The Germ Band And Dorsal Closure

The germ band is a two-layered structure, comprising both ectoderm and mesoderm, that represents the outline of the final body plan along both axes. As the embryo grows, the germ band transforms from this essentially two-dimensional, two-layered sheet into a three-dimensional larva. From anterior to posterior, all the segments are represented. Individual segments first become visible near the anterior end, where the ectoderm differentiates into the brain and compound eyes. Protrusions develop anterior to the mouth opening that will eventually grow to form the labrum (front lip of mouthparts) and the antennae. The next segment, the intercalary segment, develops a transient limb bud, which is later retracted. This bud may be a remnant of a second pair of antennae found in this position along the anterior—posterior axis in crustaceans. Each of the first three segments behind the mouth form paired appendages that become the mouthparts: mandibles, maxillae, and labium. The next three segments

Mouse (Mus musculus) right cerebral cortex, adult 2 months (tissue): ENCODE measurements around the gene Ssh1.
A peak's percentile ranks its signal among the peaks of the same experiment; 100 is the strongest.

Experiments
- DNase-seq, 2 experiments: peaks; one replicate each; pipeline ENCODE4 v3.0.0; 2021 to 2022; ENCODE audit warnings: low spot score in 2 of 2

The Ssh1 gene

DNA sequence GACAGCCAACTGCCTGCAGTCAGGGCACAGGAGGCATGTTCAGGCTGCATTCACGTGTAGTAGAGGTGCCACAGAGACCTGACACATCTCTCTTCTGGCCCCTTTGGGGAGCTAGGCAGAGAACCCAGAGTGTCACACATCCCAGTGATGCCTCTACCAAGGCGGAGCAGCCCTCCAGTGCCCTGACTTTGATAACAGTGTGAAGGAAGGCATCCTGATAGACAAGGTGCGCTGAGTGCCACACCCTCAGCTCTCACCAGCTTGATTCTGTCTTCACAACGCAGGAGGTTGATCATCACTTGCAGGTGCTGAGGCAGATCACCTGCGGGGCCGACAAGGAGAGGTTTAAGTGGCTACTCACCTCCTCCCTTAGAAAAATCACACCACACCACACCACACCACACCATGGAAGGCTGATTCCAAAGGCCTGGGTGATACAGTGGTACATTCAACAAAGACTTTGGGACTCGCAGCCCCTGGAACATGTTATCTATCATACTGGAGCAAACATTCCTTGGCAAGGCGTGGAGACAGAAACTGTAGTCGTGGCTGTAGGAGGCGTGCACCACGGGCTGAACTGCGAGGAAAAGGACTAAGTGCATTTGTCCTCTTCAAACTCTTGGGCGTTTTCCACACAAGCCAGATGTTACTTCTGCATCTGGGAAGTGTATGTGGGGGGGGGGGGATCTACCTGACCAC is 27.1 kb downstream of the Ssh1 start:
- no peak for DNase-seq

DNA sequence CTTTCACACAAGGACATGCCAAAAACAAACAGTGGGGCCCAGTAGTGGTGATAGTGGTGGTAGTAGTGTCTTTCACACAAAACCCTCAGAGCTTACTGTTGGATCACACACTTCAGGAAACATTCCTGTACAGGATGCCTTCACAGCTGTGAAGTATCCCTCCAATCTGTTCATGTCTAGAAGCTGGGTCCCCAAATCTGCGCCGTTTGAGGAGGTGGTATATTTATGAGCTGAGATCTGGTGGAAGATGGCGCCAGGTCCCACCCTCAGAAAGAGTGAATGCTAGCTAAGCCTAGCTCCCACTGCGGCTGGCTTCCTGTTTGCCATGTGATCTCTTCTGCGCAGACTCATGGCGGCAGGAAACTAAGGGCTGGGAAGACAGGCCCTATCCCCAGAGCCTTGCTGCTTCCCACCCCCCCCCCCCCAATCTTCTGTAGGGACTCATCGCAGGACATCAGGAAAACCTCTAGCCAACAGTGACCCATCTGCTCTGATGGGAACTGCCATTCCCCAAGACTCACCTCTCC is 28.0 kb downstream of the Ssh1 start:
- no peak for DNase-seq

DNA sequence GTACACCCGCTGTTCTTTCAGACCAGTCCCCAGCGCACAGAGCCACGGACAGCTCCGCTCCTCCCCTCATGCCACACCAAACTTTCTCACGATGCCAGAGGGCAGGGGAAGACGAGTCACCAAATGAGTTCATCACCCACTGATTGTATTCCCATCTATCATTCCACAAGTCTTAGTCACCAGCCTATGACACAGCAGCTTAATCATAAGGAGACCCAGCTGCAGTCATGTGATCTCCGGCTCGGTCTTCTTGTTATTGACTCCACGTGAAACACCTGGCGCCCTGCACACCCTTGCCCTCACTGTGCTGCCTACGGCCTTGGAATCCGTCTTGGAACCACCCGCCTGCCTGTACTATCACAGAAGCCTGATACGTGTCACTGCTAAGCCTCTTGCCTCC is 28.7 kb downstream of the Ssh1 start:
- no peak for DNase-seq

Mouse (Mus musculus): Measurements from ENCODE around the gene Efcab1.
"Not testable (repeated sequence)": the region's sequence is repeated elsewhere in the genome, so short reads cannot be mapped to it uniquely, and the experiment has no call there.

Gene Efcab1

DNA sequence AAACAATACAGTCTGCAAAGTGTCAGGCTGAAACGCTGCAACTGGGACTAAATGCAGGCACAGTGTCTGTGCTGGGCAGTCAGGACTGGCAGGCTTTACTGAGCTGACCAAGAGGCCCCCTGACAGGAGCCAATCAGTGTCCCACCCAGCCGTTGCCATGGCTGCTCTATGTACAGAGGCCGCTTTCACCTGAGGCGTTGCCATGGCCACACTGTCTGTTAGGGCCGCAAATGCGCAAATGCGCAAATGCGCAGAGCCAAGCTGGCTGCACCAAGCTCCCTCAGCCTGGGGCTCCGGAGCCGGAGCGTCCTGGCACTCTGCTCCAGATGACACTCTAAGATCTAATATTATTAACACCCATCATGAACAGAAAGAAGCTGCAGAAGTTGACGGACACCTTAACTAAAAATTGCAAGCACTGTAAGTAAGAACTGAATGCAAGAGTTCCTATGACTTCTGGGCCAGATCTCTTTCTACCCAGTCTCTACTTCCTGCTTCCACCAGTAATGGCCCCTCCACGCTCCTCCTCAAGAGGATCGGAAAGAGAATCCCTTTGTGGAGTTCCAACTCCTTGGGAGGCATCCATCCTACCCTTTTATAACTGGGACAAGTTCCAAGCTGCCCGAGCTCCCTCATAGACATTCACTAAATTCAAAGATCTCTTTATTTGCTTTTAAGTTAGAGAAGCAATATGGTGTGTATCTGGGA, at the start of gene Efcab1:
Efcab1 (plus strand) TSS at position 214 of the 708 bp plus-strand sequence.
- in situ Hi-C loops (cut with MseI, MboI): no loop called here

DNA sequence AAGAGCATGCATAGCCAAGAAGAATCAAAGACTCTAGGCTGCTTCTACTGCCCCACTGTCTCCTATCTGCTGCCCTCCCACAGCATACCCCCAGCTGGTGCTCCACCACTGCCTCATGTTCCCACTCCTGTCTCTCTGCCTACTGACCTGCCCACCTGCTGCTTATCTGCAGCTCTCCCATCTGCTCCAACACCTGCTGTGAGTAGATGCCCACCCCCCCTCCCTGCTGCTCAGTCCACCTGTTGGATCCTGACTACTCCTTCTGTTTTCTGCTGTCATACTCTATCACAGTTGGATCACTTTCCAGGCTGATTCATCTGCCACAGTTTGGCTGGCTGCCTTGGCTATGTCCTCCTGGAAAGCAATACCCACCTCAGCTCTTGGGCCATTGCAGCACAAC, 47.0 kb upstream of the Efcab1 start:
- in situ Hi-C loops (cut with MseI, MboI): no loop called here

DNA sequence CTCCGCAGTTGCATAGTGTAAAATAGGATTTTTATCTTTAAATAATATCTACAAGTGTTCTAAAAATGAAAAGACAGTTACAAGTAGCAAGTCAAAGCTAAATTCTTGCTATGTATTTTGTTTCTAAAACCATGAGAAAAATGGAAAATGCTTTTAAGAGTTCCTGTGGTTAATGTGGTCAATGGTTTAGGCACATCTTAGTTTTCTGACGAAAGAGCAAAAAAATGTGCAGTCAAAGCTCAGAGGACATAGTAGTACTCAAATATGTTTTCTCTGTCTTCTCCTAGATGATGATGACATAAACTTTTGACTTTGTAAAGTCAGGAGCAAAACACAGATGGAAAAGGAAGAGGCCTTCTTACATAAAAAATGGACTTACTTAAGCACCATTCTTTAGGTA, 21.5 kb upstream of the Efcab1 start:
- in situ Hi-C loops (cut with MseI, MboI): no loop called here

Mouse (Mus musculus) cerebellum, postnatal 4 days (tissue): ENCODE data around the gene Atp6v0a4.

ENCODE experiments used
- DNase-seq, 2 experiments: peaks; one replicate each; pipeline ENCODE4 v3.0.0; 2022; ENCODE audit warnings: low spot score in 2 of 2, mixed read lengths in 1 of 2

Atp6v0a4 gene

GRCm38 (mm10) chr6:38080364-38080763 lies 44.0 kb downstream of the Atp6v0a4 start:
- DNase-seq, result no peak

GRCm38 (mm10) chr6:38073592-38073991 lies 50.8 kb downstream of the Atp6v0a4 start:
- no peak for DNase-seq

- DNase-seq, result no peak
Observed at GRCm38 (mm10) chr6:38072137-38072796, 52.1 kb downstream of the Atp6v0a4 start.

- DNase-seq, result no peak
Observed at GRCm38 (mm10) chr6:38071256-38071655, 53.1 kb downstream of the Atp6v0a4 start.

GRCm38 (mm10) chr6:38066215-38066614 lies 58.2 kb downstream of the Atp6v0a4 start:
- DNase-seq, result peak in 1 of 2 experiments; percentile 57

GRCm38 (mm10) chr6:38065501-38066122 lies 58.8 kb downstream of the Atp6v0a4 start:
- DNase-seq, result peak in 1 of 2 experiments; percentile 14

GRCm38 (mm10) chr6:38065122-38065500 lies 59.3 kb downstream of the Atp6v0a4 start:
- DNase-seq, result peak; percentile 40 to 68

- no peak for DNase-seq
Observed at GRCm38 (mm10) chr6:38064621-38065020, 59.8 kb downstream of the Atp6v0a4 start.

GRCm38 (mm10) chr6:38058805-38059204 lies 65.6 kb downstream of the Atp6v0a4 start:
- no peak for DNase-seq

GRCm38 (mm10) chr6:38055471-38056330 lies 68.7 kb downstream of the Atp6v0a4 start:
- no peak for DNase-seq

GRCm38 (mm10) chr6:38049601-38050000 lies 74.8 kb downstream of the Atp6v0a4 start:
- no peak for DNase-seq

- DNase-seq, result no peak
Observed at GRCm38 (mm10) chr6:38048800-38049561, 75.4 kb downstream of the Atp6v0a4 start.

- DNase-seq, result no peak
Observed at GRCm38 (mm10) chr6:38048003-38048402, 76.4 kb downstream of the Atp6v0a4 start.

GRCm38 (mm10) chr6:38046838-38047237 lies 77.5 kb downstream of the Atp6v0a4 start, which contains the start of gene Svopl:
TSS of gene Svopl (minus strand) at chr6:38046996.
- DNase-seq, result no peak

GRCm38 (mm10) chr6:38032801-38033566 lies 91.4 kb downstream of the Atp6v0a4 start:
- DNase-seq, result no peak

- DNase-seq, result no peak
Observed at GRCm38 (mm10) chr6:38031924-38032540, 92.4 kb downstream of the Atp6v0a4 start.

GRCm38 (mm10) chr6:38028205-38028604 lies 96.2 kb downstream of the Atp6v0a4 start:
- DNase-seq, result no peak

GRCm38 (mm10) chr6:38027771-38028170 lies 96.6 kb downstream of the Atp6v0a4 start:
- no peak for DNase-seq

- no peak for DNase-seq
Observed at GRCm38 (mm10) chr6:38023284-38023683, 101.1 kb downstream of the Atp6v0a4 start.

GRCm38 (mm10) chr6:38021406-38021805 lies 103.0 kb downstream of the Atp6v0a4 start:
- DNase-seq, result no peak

FIGURE 4 Comparative germ band and expression patterns of segmentation genes. [Modified from Nagy, L. (1994). Curr. Biol. 4, 811—814.]

develop into the thorax and form appendages that become walking legs. During the remainder of embryogenesis, as organs develop and differentiate, the flanks of the germ band, both ectoderm and mesoderm, grow laterally and extend around the yolk. The two edges of the germ band meet and fuse along the dorsal midline, such that the mesodermal and ectodermal layers now enclose the yolk.

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